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Streamlining - aerodynamics in early vehicle design

The Trumpfler Dropfenwagen

The Trumpfler Dropfenwagen

Early car designers saw the teardrop as the most aerodynamically efficient shape. There were scattered attempts to incorporate this thinking before Austrian Paul Jaray used a wind tunnel he’d built to perfect designs for Zeppelin airships to test automobile designs, too. He founded his own firm in 1924 to promote streamlining automobiles.

Jaray’s work was applied to Tatras and Chrysler Airflows as manufacturers began to take aerodynamics seriously. This made sense as air resistance is the enemy of performance; at sixty miles per hour, a car expends most of its energy just pushing against the wind. 

Early streamline experiments include the bullet-shaped one-off 1914 Alfa Romeo Castagna Aerodinamica and the limited production 1921 Rumpler Tropfenwagen as seen in Fritz Lang’s Metropolis movie.

Aerodynamic designers studied fluid dynamics to determine the most efficient airflow over a car, but this didn’t always result in beautiful automobiles, as Chrysler learned when their groundbreaking streamlined 1934 Airflows {{Airflow Link}} bombed in the marketplace. 

Though many “streamlined” cars of the thirties and forties looked sleek, very few were actually wind tunnel tested. An experimental rear-engine sedan by John Tjaarda of Briggs, a body supplier to Ford, was later re-designed as a front engine car that sacrificed its true aerodynamics for a more pleasing “streamlined style.” Introduced in 1933, the Lincoln Zephyr’s beautiful fake streamlining brought it instant sales success.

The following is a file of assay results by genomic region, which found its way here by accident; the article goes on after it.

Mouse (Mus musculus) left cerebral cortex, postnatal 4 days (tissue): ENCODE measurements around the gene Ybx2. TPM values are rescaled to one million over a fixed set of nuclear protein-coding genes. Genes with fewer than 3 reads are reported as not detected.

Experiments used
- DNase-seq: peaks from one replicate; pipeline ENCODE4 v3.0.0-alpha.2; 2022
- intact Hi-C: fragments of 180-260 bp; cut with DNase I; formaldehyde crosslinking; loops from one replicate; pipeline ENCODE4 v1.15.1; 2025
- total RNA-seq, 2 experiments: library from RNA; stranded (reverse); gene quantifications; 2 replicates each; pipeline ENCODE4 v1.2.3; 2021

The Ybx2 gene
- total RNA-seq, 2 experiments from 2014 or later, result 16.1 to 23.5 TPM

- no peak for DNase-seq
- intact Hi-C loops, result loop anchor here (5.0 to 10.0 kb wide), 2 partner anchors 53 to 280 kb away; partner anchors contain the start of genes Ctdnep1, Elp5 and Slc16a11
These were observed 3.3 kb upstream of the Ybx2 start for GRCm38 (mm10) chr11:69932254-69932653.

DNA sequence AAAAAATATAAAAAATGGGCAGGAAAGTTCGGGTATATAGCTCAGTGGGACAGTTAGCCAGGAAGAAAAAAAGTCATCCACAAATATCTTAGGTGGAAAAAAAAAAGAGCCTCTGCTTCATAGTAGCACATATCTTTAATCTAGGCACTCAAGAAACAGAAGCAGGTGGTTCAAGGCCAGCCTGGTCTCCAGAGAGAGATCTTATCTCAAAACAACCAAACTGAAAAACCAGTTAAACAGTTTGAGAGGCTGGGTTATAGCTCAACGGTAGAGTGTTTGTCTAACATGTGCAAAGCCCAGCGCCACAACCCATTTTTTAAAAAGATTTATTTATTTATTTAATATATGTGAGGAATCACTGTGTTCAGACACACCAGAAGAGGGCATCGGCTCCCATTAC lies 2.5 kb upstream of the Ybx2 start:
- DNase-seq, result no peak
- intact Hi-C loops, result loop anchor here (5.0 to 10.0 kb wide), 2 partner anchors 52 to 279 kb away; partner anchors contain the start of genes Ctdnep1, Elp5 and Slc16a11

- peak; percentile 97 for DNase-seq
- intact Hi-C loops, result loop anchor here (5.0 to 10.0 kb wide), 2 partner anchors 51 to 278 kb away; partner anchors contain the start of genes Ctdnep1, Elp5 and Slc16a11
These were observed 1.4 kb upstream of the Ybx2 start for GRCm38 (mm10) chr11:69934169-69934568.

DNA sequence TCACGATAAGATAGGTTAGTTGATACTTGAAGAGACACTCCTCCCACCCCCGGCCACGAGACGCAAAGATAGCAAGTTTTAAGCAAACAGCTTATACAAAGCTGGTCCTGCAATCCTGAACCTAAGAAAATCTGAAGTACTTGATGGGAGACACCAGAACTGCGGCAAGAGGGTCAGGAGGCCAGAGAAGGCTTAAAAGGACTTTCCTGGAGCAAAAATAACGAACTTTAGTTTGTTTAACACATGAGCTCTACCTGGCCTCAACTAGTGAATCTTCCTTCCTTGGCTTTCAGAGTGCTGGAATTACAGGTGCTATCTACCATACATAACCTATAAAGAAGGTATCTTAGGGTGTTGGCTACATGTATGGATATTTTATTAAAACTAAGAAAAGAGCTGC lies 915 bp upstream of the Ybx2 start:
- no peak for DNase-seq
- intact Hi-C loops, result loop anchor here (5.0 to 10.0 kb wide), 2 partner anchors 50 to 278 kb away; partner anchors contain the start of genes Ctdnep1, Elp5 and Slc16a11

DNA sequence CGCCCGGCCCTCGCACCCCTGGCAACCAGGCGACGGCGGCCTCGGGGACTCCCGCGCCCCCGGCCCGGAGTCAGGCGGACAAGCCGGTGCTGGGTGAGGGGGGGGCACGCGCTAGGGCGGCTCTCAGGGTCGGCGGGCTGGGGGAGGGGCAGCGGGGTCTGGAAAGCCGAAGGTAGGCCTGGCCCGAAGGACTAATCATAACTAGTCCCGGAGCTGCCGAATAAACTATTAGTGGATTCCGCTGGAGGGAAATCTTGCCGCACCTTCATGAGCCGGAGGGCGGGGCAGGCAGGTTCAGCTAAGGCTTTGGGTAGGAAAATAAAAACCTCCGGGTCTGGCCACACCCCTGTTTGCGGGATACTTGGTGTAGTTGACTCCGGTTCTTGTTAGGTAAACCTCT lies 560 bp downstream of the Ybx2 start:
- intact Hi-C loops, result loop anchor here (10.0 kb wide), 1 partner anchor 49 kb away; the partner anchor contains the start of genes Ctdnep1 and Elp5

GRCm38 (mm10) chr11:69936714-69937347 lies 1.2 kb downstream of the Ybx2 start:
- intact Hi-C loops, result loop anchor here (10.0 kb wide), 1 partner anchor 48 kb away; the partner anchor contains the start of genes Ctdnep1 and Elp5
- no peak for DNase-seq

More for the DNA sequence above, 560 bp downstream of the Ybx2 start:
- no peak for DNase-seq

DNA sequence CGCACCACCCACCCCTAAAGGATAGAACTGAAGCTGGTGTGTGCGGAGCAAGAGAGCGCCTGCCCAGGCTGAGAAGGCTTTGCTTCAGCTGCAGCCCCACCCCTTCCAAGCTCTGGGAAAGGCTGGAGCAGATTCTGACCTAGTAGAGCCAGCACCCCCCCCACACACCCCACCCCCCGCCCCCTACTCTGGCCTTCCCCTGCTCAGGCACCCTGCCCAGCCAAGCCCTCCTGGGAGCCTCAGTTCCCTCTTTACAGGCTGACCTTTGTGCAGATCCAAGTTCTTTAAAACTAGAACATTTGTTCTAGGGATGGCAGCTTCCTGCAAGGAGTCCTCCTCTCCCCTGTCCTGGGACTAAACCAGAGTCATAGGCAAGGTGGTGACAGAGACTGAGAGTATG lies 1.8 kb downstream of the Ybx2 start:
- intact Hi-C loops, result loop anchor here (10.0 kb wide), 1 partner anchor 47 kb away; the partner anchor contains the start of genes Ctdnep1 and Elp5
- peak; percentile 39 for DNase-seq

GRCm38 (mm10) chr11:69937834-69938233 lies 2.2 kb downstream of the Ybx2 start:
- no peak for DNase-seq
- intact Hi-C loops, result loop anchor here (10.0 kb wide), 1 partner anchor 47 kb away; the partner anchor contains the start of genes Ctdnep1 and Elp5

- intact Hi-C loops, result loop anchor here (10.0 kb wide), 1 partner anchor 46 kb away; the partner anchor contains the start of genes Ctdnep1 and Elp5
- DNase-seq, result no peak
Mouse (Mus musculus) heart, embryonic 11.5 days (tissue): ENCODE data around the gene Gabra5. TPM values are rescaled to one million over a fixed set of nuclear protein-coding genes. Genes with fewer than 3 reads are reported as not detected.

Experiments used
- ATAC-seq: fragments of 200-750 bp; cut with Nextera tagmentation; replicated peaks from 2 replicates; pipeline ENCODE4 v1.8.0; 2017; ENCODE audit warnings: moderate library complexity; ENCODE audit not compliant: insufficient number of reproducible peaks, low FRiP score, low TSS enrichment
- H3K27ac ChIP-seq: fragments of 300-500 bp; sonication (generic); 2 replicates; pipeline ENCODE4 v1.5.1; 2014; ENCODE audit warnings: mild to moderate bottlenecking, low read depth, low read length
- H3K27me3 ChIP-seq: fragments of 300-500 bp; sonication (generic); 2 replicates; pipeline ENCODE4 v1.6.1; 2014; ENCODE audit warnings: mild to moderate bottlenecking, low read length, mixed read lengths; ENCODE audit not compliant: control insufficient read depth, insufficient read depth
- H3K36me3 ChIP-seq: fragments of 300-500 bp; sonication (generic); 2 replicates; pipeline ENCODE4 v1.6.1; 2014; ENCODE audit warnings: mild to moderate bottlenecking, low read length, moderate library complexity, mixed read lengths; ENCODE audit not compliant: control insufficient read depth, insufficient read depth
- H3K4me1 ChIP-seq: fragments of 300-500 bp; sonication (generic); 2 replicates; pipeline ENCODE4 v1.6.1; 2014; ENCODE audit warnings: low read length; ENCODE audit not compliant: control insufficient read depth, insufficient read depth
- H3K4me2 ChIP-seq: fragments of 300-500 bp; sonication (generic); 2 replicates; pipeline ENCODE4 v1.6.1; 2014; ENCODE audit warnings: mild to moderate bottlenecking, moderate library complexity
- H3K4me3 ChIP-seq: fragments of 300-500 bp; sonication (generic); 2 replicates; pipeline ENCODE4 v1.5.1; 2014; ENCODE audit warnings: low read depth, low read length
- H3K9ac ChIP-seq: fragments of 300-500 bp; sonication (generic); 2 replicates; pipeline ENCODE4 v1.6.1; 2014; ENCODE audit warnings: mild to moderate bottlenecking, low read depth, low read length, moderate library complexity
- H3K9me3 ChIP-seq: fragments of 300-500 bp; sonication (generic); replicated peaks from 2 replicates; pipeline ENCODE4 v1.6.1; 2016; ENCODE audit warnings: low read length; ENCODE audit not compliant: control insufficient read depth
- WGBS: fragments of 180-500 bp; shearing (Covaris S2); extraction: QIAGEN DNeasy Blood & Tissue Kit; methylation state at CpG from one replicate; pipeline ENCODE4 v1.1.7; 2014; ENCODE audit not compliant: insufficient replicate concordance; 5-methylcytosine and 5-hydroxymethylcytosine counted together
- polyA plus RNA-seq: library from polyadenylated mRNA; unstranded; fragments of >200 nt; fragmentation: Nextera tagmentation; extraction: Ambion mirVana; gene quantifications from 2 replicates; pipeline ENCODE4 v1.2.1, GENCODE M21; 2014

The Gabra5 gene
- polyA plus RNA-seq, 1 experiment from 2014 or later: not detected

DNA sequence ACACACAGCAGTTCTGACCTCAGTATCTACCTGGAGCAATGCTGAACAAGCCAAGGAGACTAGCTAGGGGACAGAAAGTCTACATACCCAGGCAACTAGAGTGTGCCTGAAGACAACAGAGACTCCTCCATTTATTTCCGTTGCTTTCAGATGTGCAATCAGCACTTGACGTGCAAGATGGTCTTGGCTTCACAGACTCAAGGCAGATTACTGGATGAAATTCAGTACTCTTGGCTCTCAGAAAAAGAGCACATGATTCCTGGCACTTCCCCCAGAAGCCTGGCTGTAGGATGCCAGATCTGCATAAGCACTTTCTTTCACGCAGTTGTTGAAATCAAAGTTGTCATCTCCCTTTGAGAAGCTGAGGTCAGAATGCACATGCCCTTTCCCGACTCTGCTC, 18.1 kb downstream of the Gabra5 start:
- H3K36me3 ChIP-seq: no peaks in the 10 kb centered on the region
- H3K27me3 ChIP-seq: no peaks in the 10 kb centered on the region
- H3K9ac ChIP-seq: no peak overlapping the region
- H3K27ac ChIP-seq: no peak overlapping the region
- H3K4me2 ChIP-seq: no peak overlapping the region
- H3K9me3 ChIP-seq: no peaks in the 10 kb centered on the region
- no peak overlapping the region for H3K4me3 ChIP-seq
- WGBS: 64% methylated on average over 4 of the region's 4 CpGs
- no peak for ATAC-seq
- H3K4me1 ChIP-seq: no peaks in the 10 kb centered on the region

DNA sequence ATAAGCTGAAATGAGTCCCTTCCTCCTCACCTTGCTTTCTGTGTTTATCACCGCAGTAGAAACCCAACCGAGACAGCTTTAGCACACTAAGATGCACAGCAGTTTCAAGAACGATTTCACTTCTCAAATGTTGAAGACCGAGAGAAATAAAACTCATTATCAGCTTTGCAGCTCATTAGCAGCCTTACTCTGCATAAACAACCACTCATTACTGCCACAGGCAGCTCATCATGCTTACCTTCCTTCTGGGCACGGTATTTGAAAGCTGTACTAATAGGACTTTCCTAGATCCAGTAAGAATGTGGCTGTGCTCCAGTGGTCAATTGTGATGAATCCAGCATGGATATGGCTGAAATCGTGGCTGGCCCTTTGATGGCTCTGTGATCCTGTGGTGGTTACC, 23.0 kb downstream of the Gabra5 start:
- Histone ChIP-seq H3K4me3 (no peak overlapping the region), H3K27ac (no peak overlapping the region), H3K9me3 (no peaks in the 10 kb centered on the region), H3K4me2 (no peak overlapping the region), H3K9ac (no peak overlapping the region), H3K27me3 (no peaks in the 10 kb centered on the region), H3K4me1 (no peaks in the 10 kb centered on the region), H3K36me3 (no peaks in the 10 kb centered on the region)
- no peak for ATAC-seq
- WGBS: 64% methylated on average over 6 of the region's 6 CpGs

During the thirties and forties, interest in applying aerodynamics to increase auto efficiency grew. Norman Bel Geddes designed miniature streamline pod cars for General Motors’ spectacular Futurama Exhibit at the 1939 New York Worlds’ Fair.

Streamlining became such a fad in the 1930s that a style of architecture called Streamline Moderne was inspired by it. Still, very few cars were actually wind tunnel refined up to the late seventies when better fuel economy was mandated by the government. Nowadays, cars are streamlined to decrease fuel consumption, lessen wind noise, and increase performance.

Aerodynamic engineer Winibuld Kamm refined Jaray’s thinking in the mid-thirties when he discovered that a cropped-off, flat tail worked well as a replacement for the awkward, tapered tear drop shape drawn out to a point at the rear of the car. A truly aerodynamic tapered tail would be so long as to be impractical. 

Visionaries attempting streamlined “long tail” cars often found rear-engine layouts worked best. William Stout produced several streamlined, rear-engined proto-minivans he called Scarabs. Paul Jaray designed a streamlined, rear engine Tatra that stayed in production for decades.